Unsolicited Advice for the Class of ’18
A version of this article originally appeared in AdWeek.
Dear Class of 2018: Congratulations on your hard-earned diploma. Now, I have some bad news for you. Your education has neglected to teach you about the single most important skill set for tackling the working world.
I’m talking about branding, which is no longer for the likes of just Disney and Coca-Cola, Apple and Beyoncé. Anyone looking to carve out a promising career, and “future-proof” themselves in a volatile workforce, will need to focus on treating his or her personal reputation and professional offering as a distinct personal brand.
Until recently, the notion of personal branding was reserved almost exclusively for Hollywood stars, performers and Washington politicians. But today’s expectations and realities regarding self-promotion have changed. Microsoft’s multibillion-dollar acquisition of LinkedIn in 2016 underscored the confluence of self-publishing, social networking and professional development—too big to be ignored. Recent college grads take note: The hunt for employment is no longer so much about finding “the right job” as it is about differentiating, communicating and extending your brand.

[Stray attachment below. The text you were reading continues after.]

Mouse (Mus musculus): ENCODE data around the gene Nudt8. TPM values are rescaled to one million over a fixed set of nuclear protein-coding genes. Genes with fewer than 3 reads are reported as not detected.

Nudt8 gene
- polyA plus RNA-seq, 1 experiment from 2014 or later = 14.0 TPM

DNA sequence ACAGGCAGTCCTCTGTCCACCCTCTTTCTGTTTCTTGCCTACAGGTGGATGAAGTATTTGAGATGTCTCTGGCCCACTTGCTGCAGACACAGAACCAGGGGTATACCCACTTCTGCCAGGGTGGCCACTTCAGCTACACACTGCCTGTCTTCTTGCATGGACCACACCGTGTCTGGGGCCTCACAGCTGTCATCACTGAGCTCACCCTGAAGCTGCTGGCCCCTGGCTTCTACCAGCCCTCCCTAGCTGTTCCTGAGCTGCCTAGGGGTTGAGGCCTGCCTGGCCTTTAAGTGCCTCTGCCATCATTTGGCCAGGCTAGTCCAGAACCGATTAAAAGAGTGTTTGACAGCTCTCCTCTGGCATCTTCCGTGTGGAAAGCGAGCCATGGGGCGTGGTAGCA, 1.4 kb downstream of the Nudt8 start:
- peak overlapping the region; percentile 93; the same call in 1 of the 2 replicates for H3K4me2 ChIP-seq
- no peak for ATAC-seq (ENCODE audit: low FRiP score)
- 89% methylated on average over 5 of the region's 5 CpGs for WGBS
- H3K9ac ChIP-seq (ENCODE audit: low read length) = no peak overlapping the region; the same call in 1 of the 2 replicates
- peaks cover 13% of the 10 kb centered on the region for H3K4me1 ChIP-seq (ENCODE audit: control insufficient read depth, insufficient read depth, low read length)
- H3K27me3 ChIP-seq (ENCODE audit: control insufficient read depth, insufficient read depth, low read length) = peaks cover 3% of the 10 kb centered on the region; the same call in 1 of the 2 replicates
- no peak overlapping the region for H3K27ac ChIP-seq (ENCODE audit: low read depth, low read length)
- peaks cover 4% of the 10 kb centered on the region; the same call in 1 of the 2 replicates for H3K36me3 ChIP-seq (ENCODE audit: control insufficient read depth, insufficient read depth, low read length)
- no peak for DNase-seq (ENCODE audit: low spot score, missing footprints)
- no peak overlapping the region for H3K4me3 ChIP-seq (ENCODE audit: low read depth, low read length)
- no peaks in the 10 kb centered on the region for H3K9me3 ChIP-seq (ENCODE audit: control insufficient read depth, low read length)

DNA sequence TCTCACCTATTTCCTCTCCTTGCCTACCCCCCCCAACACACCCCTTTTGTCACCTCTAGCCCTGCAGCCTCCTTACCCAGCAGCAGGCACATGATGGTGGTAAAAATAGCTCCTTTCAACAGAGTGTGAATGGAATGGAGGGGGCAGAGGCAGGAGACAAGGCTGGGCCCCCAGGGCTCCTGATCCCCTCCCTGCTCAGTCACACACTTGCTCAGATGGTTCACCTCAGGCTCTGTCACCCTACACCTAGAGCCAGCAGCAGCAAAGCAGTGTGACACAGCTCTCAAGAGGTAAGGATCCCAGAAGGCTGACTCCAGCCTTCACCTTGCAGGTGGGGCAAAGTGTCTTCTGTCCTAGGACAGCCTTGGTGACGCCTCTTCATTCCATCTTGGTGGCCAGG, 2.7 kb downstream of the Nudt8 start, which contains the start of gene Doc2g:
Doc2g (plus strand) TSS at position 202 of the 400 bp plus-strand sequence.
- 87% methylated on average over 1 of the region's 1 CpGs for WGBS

Where does someone new to the workforce—or seeking a professional restart—begin? Nearly all existing advice on personal branding boils down to posting regularly on social networks, blogging, establishing “thought leadership” and other hackneyed and purely tactical prescriptions. Great and enduring brands, however, start with some serious soul-searching. This brand discovery phase involves pinpointing one’s strengths, beliefs, values and key market differentiators. Dig deep, and carefully. Ask ruthlessly honest questions of friends, family and colleagues to arrive at concrete factors that help formulate your personal brand identity.